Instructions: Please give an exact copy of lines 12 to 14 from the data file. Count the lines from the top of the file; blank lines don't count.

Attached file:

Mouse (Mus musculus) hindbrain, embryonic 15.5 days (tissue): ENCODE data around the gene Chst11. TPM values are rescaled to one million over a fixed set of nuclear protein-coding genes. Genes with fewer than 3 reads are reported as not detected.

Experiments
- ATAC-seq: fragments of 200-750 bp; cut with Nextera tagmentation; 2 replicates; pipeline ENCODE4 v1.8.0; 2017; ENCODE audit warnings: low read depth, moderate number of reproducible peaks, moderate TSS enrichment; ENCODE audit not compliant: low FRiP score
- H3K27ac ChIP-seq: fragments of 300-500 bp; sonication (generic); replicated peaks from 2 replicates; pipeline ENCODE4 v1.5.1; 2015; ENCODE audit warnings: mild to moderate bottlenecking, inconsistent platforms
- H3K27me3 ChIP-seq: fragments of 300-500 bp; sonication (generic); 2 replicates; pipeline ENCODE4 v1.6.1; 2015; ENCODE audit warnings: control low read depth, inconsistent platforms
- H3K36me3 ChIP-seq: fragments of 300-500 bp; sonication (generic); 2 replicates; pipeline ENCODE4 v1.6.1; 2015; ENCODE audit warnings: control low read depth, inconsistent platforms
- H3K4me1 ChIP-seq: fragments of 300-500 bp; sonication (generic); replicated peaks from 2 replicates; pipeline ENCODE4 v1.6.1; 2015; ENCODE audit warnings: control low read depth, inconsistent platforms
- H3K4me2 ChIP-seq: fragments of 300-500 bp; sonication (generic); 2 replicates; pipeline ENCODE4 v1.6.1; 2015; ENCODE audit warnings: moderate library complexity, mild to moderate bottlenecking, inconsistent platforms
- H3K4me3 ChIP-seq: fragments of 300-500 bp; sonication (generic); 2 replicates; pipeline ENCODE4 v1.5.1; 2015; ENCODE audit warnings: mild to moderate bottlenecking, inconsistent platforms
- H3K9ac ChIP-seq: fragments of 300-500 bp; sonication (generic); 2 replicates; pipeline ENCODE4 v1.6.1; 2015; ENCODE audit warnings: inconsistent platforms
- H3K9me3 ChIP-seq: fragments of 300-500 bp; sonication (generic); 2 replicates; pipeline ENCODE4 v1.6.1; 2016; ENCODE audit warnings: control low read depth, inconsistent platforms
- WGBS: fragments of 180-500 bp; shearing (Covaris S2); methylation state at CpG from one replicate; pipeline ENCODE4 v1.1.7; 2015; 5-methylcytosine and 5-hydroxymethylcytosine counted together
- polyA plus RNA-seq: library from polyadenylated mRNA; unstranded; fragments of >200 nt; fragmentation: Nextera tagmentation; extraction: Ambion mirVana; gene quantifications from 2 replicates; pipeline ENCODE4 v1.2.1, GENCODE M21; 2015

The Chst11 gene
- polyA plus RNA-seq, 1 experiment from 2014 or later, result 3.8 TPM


- WGBS: fragments of 180-500 bp; shearing (Covaris S2); methylation state at CpG from one replicate; pipeline ENCODE4 v1.1.7; 2015; 5-methylcytosine and 5-hydroxymethylcytosine counted together
- polyA plus RNA-seq: library from polyadenylated mRNA; unstranded; fragments of >200 nt; fragmentation: Nextera tagmentation; extraction: Ambion mirVana; gene quantifications from 2 replicates; pipeline ENCODE4 v1.2.1, GENCODE M21; 2015

The Chst11 gene